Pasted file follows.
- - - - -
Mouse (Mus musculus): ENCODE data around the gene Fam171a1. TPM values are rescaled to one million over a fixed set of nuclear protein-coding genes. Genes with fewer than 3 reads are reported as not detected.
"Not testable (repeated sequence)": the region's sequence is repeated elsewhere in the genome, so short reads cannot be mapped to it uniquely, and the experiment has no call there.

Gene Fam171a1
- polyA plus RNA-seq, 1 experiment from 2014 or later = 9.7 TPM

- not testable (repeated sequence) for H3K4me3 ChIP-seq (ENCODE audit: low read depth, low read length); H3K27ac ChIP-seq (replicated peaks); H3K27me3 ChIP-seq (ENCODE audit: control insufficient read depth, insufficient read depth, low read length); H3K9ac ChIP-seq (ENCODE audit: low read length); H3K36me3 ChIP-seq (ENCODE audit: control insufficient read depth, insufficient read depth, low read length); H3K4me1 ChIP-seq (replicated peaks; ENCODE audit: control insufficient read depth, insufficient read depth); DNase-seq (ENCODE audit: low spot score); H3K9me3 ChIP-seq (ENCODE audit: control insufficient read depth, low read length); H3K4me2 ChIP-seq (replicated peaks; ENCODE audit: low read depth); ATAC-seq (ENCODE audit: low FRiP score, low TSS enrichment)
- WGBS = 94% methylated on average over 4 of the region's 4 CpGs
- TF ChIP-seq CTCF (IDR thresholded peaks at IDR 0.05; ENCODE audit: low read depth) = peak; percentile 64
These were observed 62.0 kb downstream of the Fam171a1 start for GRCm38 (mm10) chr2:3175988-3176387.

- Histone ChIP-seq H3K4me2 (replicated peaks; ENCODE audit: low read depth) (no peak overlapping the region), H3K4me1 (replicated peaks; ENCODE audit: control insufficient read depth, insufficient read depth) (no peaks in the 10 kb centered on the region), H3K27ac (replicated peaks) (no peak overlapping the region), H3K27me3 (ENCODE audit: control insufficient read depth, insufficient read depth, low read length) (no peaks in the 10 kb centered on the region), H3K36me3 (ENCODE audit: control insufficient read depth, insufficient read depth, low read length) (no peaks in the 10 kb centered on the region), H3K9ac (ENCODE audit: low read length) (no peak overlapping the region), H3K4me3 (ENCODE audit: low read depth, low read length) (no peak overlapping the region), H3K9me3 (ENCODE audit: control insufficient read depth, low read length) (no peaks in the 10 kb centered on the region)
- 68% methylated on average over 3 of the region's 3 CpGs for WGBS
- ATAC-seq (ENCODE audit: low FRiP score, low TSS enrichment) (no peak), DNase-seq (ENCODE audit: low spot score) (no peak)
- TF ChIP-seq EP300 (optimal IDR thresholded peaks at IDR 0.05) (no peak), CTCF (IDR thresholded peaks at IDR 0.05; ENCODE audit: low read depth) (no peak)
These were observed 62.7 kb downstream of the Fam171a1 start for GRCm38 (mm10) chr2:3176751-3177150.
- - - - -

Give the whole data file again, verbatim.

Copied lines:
Mouse (Mus musculus): ENCODE data around the gene Fam171a1. TPM values are rescaled to one million over a fixed set of nuclear protein-coding genes. Genes with fewer than 3 reads are reported as not detected.
"Not testable (repeated sequence)": the region's sequence is repeated elsewhere in the genome, so short reads cannot be mapped to it uniquely, and the experiment has no call there.

Gene Fam171a1
- polyA plus RNA-seq, 1 experiment from 2014 or later = 9.7 TPM

- not testable (repeated sequence) for H3K4me3 ChIP-seq (ENCODE audit: low read depth, low read length); H3K27ac ChIP-seq (replicated peaks); H3K27me3 ChIP-seq (ENCODE audit: control insufficient read depth, insufficient read depth, low read length); H3K9ac ChIP-seq (ENCODE audit: low read length); H3K36me3 ChIP-seq (ENCODE audit: control insufficient read depth, insufficient read depth, low read length); H3K4me1 ChIP-seq (replicated peaks; ENCODE audit: control insufficient read depth, insufficient read depth); DNase-seq (ENCODE audit: low spot score); H3K9me3 ChIP-seq (ENCODE audit: control insufficient read depth, low read length); H3K4me2 ChIP-seq (replicated peaks; ENCODE audit: low read depth); ATAC-seq (ENCODE audit: low FRiP score, low TSS enrichment)
- WGBS = 94% methylated on average over 4 of the region's 4 CpGs
- TF ChIP-seq CTCF (IDR thresholded peaks at IDR 0.05; ENCODE audit: low read depth) = peak; percentile 64
These were observed 62.0 kb downstream of the Fam171a1 start for GRCm38 (mm10) chr2:3175988-3176387.

- Histone ChIP-seq H3K4me2 (replicated peaks; ENCODE audit: low read depth) (no peak overlapping the region), H3K4me1 (replicated peaks; ENCODE audit: control insufficient read depth, insufficient read depth) (no peaks in the 10 kb centered on the region), H3K27ac (replicated peaks) (no peak overlapping the region), H3K27me3 (ENCODE audit: control insufficient read depth, insufficient read depth, low read length) (no peaks in the 10 kb centered on the region), H3K36me3 (ENCODE audit: control insufficient read depth, insufficient read depth, low read length) (no peaks in the 10 kb centered on the region), H3K9ac (ENCODE audit: low read length) (no peak overlapping the region), H3K4me3 (ENCODE audit: low read depth, low read length) (no peak overlapping the region), H3K9me3 (ENCODE audit: control insufficient read depth, low read length) (no peaks in the 10 kb centered on the region)
- 68% methylated on average over 3 of the region's 3 CpGs for WGBS
- ATAC-seq (ENCODE audit: low FRiP score, low TSS enrichment) (no peak), DNase-seq (ENCODE audit: low spot score) (no peak)
- TF ChIP-seq EP300 (optimal IDR thresholded peaks at IDR 0.05) (no peak), CTCF (IDR thresholded peaks at IDR 0.05; ENCODE audit: low read depth) (no peak)
These were observed 62.7 kb downstream of the Fam171a1 start for GRCm38 (mm10) chr2:3176751-3177150.